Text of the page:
The big flaw, as I pointed out, is “the authors had no idea how many people uninsured in 1993 subsequently acquired health insurance. Someone who was uninsured in 1993, got insurance in, say, 1996, and then died in 2000—well, it would be pretty hard to attribute his death to being uninsured, wouldn’t it? “
The growing bureaucratization of medicine presents a serious threat to physicians’ ability to provide quality patient care. Whether through big government or mega hospital systems, innovation and detailed attention to the needs of individual patients will suffer.
The pain will be especially acute for independent practices specializing in primary care. They operate with the narrowest margins and have the fewest resources to adjust to the mountain of new regulatory demands being imposed on them.
Health-policy experts often talk up the notion of a “patient-center medical home”—in which a medical practice actively manages patients’ chronic conditions to improve their health and avoid hospitalizations—as the ideal model for transforming the U.S. health-care system.
But a study of one of the earliest and largest medical-home pilots found that after three years, patients’ health improved in only 1 of 11 measures. There was no change in hospital or emergency-room use, and no significant cost savings.
“There are folks who believe the medical home is a proven intervention that doesn’t even need to be tested or refined. Our findings will hopefully change those views,” said Mark W. Friedberg, a researcher at RAND Corp. and lead author of the study, published Tuesday in the Journal of the American Medical Association.
Context: Massachusetts enacted health care reform in 2006 to expand insurance coverage and improve access to health care. The objective of our study was to compare trends in health status and the use of ambulatory health services before and after the implementation of health reform in Massachusetts relative to that in other New England states.
Methods: We used a quasi-experimental design with data from the Behavioral Risk Factor Surveillance System from 2001 to 2011 to compare trends associated with health reform in Massachusetts relative to that in other New England states. We compared self-reported health and the use of preventive services using multivariate logistic regression with difference-in-differences analysis to account for temporal trends. We estimated predicted probabilities and changes in these probabilities to gauge the differential effects between Massachusetts and other New England states. Finally, we conducted subgroup analysis to assess the differential changes by income and race/ethnicity.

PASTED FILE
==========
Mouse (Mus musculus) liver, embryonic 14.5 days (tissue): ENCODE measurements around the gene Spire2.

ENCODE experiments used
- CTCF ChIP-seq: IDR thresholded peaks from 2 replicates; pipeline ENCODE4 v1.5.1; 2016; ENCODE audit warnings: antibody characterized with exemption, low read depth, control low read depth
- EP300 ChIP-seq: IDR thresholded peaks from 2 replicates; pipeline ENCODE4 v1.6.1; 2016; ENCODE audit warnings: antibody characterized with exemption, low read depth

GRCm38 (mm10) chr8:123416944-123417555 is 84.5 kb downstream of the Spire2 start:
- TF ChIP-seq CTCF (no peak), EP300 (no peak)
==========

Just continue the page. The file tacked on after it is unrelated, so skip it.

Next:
Findings: The sample included 345,211 adults aged eighteen to sixty-four. In comparing the periods before and after health care reform relative to those in other New England states, we found that Massachusetts residents reported greater improvements in general health (1.7%), physical health (1.3%), and mental health (1.5%). Massachusetts residents also reported significant relative increases in rates of Pap screening (2.3%), colonoscopy (5.5%), and cholesterol testing (1.4%). Adults in Massachusetts households that earned up to 300% of the federal poverty level gained more in health status than did those above that level, with differential changes ranging from 0.2% to 1.3%. Relative gains in health status were comparable among white, black, and Hispanic residents in Massachusetts.
Conclusions: Health care reform in Massachusetts was associated with improved health status and the greater use of some preventive services relative to those in other New England states, particularly among low-income households. These findings may stem from expanded insurance coverage as well as innovations in health care delivery that accelerated after health reform.
According to a recent study, severely injured patients are less likely to be transferred to a trauma center if they have health insurance.
Researchers from the Stanford University of Medicine found that patients with insurance are less likely to get the best care than those who do not have insurance. They found that insured patients taken to non-trauma hospitals were 13 to 15 percent less likely to be transferred to trauma centers than uninsured ones.
Dr. Held talks to Neil Cavuto about why she sent a termination letter to Aetna to protect her patients from ObamaCare